(Or alternate title: Let go of your brand. You were never in control in the first place.)
Behaviour on the web has changed
By now many companies and organisations would agree that the advent of social media has fundamentally changed the way people feel, think, and learn about their brands. It has been a shocking experience for some to hear what people really have to say about their performance, or lack thereof. After all, bad reputation spreads a long way and unhappy “customers” can unleash a lot of havoc. This raises the question, who is truly in CONTROL of your brand?
A decade ago information search ruled the web, but it has now relinquished it's power to social behaviour. What has been brewing in society for a long time, is now becoming more evident. People are increasingly looking to bond with others that share a common passion or interest. Their diverse tribal identities is having a huge impact on defining who they are.
Why? Why? Why?
Consultants will gladly educate companies about the benefits of social media, and also give hands on advice. However they will rarely give any deeper insights about why people do, the things they do, with a brand. Without understanding why people value your brand, then how can you unleash it's full potential? When reasons are given you will find that they are often unsatisfactory and simply re-cycling ancient brand ideas. To put it short. Tools and vocabulary has changed, but it's still the same antiques lying beneath a shiny hood.
It's kind of scary isn't it? We acknowledge that the world has changed, that people are increasingly social and participative, but we still use thinking that stems from the industrial age.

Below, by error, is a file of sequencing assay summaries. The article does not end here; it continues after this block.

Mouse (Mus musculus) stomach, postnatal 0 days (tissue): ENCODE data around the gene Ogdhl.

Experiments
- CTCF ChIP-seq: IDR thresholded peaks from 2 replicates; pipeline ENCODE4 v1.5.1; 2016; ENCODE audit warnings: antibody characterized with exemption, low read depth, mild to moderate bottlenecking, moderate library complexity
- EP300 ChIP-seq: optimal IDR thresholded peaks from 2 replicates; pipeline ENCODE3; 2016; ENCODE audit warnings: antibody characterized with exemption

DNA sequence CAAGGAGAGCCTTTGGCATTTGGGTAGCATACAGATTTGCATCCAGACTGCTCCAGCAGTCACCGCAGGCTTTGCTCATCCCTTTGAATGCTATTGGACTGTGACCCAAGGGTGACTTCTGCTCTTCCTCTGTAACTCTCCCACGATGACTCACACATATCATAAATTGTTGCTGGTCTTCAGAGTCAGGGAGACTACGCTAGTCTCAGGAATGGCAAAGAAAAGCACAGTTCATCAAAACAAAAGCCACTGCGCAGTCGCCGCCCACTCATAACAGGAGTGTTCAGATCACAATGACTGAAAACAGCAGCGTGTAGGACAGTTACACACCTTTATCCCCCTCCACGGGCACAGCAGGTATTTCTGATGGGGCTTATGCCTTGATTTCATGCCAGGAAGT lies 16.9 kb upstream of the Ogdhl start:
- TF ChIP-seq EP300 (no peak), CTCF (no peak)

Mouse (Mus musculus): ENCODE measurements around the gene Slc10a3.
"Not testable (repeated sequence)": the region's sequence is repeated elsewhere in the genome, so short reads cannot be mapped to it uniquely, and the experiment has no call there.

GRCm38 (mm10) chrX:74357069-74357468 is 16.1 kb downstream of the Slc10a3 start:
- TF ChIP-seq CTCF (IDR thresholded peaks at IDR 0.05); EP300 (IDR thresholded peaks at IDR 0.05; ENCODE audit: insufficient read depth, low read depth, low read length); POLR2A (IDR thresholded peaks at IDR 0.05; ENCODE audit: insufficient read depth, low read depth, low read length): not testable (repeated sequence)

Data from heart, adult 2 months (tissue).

The dominating thinking on brands is still “mind share branding” often salted with common wisdom about how we value authentic relationships. Mind share branding, in it's most simplistic form, teaches us that companies can “own” real estate in peoples' brains. This treasured estate consists of the distinct and relevant associations that individuals make with a brand.
You can understand how the idea of brand managers acting as mind surgeons on passive drones made sense in the age of mass communication, but how these ideas get intermingled with the social web of today beats me. These ideas are actually quite demeaning and belittling of people.
From brand associations to brand meaning
While mind-share branding has continued to conquer marketing literature, and become common know-how, deeper understanding about human behaviour has been made through sociology and anthropology. Think about it. It actually makes sense to broaden our influences from psychology to sciences that talk about interaction between humans.
According to these other fields the alternative, or complement if you wish, to brand associations is the construction of meaning. If you proclaim to own the brand associations “cool” and “premium”, what does that mean? Why are those associations meaningful? What does it mean to live in Tuscany and wear a pair of “cool” jeans?
If you don't know what your brand means, then your brand definition is probably too shallow. Understanding meaning is the same as understanding what motivates people to engage with and value your brand. Meaning is important. It is the stuff we are made of. In our time people use brands as raw materials to construct themselves and connect to others.
Building a meaningful brand becomes less about being a mind surgeon, and more about becoming a cultural catalyst or adapter. Rather than owning timeless associations that transcend history and culture, meaning is constantly shifting. What's more is that meaning is not the result of one-sided orchestration, it is co-authored. The company is only one voice, amongst many, that is impacting the meaning of it's brand.
The notion that successful brand managers are in full control of their brand is flawed, because they have never been. Unless their brand was unheard of course. A successful brand is not the result of “owning” or “orchestrating” brand associations, but in inviting people to co-produce value by sharing meaningful stories and experiences.
It's not a shouting contest, it's a dance. Brands that invite people to co-create meaning will find that some of their biggest fans are multipliers of value. Others may find ways to build tribes centred around their brands (AKA brand communities). The advice is basically to relinquish a bit of control to regain it. Keep in mind that your brand is not an end, it is a means that people use to tailor their lives.
It takes (at least) two to tango.